The Maya Sense of Time

Features November/December 2012

As one Maya calendar reaches the end of a cycle, we take a look at how an ancient people understood their place in the cosmos
(Copyright Kenneth Garrett)
The Maya tracked astronomical movements and recorded them on calendars, monuments, and architecture. One example is the Temple of the Inscriptions at Palenque, which may have been built with solar alignments in mind.

A little more than 2,000 years ago, the Maya were creating spectacular works of art and erecting massive stone buildings across what is now southern Mexico, Guatemala, Belize, northern Honduras, and El Salvador. As their culture spread and developed, the Maya also created a complex system of calendars that reflected an understanding of the passage of time that is very different from anything in Western culture. It is not entirely clear whether the Maya invented all of the calendars they used or whether they adopted them from the neighboring Olmec people. But over a period that may have lasted from 900 to 1,200 years they made a careful and accurate study of astronomical cycles and used that knowledge as a way to make sense of and bring order to the unpredictable world in which they lived.

The Maya recognized that the natural world, the cosmos, and even their own bodies functioned according to observable cycles. To locate themselves within these cycles they tracked the movements of planets, the moon, and the sun. They also used a 260-day calendar that many scholars believe to be based on the approximate duration of a human pregnancy. Another Maya calendar, the Long Count, was used to tally the number of days that had elapsed since the mythological date of their creation. The Long Count is set to reach the end of a 1,872,000-day-long period on December 21, 2012. (Some scholars, however, pinpoint the date as December 23.) Regardless of the date, this has given rise to widespread apocalyptic predictions about what will happen. Evidence from archaeological sites, ancient books, and the modern-day Maya themselves shows that while this one cycle is ending, many others will continue.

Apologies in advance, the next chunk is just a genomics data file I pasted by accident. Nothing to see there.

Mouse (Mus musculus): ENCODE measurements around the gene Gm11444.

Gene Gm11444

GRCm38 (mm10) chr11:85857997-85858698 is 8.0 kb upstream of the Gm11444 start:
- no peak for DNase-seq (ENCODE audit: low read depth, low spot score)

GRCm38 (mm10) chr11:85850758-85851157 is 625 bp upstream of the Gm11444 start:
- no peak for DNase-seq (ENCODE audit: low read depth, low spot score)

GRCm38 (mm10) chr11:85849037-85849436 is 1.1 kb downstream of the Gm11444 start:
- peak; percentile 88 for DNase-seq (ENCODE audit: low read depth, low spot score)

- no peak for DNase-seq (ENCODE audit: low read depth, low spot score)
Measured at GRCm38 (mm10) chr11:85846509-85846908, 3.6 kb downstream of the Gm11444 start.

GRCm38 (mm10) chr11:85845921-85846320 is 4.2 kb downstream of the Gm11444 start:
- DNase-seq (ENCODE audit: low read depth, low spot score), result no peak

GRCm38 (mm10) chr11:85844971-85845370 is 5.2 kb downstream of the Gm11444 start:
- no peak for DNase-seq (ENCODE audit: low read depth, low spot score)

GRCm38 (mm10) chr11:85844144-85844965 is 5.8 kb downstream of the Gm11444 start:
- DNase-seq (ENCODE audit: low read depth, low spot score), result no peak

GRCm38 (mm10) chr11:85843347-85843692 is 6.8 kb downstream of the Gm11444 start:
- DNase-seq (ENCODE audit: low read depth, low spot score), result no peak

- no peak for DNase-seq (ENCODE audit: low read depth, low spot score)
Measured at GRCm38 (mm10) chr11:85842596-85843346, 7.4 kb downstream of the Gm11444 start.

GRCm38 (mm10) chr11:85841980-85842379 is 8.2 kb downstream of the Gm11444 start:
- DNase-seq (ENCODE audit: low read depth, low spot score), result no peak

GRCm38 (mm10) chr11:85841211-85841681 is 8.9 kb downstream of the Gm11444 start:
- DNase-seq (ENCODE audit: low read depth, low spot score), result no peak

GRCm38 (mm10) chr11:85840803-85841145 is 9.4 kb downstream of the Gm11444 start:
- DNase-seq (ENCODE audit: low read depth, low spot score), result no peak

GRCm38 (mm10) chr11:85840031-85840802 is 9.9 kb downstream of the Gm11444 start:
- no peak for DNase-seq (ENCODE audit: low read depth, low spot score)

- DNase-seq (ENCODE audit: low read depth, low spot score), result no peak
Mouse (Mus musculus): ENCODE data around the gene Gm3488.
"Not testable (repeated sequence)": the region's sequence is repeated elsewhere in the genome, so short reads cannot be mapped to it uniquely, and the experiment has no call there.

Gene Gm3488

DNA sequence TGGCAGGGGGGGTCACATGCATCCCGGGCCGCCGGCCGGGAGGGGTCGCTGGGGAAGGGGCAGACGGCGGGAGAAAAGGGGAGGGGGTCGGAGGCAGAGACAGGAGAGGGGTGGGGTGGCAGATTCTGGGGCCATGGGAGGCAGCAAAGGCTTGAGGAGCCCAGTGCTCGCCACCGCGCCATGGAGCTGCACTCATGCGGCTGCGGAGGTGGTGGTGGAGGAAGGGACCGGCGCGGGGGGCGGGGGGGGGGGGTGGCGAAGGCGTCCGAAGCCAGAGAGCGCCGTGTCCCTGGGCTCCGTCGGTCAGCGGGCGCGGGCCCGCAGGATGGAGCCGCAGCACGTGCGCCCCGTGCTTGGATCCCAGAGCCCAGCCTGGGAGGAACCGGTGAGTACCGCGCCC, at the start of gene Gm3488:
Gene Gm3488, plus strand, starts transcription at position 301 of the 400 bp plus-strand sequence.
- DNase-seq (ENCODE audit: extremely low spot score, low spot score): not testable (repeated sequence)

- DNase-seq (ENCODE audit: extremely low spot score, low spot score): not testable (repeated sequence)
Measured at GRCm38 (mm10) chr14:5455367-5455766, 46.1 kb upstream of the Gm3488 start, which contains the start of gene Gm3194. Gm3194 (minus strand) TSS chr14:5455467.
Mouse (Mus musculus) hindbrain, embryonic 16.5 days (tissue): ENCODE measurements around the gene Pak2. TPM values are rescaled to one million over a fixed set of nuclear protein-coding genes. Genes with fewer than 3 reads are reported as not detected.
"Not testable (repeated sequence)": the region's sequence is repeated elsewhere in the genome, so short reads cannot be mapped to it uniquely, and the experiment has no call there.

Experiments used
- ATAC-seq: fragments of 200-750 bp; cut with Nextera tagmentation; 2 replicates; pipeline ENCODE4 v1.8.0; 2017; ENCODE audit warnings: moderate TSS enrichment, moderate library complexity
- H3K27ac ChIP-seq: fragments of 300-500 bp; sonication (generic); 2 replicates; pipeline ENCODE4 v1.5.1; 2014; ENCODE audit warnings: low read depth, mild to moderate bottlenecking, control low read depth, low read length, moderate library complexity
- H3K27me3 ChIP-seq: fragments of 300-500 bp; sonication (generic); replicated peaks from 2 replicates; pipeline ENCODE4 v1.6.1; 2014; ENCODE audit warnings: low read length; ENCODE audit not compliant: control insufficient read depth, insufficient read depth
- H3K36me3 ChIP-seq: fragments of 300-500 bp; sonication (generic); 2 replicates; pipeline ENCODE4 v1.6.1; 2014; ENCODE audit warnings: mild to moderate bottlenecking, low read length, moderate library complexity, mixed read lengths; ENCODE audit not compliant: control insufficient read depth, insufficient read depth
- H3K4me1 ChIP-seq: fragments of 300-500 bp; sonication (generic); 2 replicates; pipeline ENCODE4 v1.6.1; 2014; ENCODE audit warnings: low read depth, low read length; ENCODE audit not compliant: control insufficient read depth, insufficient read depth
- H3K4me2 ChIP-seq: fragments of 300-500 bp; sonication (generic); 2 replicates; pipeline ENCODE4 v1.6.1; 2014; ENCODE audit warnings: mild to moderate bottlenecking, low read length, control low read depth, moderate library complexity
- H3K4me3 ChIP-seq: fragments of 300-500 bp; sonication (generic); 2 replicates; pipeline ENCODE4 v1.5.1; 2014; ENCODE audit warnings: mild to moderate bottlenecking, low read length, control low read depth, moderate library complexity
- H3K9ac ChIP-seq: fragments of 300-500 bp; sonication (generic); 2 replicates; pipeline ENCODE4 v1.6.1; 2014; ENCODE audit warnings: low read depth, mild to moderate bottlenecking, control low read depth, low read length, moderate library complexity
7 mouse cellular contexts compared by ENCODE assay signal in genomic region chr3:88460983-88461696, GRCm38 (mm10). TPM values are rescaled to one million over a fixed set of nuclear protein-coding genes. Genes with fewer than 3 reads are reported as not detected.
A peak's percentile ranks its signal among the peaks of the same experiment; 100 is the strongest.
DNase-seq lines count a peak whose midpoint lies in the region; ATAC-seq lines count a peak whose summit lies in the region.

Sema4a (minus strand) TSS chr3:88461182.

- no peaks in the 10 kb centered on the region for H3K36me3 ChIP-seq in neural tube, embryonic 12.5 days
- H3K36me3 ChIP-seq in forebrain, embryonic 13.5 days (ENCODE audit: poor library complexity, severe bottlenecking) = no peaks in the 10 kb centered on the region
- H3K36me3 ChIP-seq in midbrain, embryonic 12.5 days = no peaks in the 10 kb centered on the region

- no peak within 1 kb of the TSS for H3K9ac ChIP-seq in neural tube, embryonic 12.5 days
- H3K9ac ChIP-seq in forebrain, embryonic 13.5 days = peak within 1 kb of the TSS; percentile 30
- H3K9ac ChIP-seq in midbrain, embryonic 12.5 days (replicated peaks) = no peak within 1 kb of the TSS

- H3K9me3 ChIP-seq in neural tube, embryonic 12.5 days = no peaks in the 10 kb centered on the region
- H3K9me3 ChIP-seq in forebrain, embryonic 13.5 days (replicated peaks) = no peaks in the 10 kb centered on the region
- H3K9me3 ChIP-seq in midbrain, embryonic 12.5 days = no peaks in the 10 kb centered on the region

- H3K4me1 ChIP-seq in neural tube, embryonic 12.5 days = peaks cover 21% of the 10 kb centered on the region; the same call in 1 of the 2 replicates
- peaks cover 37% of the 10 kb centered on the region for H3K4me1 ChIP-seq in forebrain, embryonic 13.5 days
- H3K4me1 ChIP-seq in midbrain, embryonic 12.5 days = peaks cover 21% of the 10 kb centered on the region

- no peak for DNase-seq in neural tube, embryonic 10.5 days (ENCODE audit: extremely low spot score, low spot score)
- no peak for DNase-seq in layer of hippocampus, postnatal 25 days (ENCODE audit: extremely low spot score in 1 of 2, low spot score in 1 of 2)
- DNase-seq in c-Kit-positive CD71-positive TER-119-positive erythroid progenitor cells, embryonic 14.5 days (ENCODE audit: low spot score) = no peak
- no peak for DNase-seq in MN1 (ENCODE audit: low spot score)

• The Maya Sense of Time November/December 2012

    Primer: Three Maya Calendars

    Read Article
    (Photo composite by Donald Hales, Elisabeth Wagner, and Paul Johnson, illustration by Sven Gronemeyer)
  • The Maya Sense of Time November/December 2012

    The Calendar Inscriptions

    Read Article
    (Courtesy David Stuart; Courtesy Tyrone Turner © 2012 National Geographic)
  • The Maya Sense of Time November/December 2012

    An Eye on Venus

    Read Article
    (Lonely Planet Images)
  • The Maya Sense of Time November/December 2012

    The Maya Codices

    Read Article
    (bpk Berlin/Art Resource)
  • The Maya Sense of Time November/December 2012

    The Modern Calendar Priests

    Read Article
    (Courtesy Allen Christenson)
  • Artifacts September/October 2012

    Clay Tablet

    A previously unknown ancient language is discovered on a 2,700-year-old tablet

    Read Article
  • Around the World September/October 2012


    Read Article
  • Digs & Discoveries September/October 2012

    The Seeds of Inequality

    Read Article
  • Features September/October 2012

    Final Resting Place of an Outlaw

    Archaeological and forensic detective work lead to the remains of Ned Kelly, one of Australia’s most celebrated, reviled, and polarizing historical figures

    Read Article
    Current Issue Feature RB 21